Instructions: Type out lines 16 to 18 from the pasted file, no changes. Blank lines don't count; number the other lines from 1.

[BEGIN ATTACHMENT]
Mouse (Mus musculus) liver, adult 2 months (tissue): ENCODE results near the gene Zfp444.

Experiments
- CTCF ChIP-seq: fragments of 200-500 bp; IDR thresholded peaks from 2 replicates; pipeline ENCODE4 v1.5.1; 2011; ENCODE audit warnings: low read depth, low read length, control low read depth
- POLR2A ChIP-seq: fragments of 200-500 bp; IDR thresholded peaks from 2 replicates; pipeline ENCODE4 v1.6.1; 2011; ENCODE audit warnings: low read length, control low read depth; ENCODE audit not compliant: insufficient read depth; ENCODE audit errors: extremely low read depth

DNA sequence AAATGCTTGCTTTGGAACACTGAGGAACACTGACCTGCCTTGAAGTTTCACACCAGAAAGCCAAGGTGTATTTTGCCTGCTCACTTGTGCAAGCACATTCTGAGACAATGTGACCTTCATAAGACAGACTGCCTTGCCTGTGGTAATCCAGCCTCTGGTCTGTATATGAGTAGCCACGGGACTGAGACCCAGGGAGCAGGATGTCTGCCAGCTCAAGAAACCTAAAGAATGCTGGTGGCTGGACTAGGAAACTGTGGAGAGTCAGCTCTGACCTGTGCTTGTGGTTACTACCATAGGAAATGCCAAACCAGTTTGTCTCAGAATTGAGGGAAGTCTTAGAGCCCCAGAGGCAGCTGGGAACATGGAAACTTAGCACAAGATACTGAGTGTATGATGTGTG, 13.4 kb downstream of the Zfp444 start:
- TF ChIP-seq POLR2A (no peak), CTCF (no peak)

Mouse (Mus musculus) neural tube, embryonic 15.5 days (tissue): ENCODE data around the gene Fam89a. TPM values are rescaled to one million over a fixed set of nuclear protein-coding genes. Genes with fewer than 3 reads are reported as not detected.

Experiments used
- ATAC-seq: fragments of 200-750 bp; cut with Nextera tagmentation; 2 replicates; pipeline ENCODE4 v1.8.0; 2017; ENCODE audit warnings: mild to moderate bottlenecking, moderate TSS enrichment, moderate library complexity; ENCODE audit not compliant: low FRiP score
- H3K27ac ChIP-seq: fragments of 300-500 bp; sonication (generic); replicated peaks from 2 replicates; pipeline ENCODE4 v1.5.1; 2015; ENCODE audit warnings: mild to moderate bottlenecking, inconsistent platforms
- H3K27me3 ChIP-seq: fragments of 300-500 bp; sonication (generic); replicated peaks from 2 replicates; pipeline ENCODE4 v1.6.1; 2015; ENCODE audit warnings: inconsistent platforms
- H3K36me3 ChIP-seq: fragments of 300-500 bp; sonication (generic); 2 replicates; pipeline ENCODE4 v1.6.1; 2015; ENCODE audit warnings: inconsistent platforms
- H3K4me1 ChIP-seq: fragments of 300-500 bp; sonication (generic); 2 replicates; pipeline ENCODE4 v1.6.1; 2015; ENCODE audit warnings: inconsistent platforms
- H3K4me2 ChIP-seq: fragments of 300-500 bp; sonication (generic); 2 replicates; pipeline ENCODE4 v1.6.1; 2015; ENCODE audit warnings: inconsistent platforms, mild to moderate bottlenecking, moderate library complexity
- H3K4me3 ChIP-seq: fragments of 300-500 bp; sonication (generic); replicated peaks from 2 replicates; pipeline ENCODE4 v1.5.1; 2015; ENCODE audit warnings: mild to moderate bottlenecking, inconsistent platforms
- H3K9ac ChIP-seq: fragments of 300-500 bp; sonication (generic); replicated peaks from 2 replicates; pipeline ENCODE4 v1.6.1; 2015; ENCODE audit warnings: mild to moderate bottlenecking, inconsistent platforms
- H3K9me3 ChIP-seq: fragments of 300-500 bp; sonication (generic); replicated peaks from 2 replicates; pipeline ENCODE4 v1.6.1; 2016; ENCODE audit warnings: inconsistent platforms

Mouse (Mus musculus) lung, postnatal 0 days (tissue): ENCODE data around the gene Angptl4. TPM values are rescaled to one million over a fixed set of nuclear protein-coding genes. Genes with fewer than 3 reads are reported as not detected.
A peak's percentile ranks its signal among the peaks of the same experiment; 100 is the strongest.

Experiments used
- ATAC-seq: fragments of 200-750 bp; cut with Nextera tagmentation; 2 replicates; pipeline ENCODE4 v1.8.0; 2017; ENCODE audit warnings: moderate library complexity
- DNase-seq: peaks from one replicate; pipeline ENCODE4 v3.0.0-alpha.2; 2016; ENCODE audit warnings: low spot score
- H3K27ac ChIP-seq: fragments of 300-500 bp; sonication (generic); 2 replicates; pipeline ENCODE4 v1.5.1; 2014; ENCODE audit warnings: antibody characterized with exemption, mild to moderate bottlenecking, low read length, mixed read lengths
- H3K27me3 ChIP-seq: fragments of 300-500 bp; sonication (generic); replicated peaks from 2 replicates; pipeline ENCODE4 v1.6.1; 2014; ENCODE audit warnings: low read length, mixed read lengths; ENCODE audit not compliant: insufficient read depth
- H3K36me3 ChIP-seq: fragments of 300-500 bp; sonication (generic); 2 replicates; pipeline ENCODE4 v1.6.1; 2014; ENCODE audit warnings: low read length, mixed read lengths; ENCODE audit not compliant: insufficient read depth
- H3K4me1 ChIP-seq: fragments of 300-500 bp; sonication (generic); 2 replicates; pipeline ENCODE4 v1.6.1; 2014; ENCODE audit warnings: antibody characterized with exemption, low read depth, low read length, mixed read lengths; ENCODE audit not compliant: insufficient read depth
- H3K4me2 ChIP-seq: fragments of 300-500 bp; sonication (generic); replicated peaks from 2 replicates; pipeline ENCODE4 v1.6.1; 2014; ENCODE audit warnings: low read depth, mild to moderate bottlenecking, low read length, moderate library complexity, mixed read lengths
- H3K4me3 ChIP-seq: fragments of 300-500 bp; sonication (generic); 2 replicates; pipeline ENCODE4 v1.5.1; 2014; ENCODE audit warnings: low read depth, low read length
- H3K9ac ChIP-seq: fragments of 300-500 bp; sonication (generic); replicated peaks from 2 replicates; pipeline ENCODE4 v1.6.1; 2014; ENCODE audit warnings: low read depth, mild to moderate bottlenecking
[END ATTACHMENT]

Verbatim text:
- H3K9ac ChIP-seq: fragments of 300-500 bp; sonication (generic); replicated peaks from 2 replicates; pipeline ENCODE4 v1.6.1; 2015; ENCODE audit warnings: mild to moderate bottlenecking, inconsistent platforms
- H3K9me3 ChIP-seq: fragments of 300-500 bp; sonication (generic); replicated peaks from 2 replicates; pipeline ENCODE4 v1.6.1; 2016; ENCODE audit warnings: inconsistent platforms

Mouse (Mus musculus) lung, postnatal 0 days (tissue): ENCODE data around the gene Angptl4. TPM values are rescaled to one million over a fixed set of nuclear protein-coding genes. Genes with fewer than 3 reads are reported as not detected.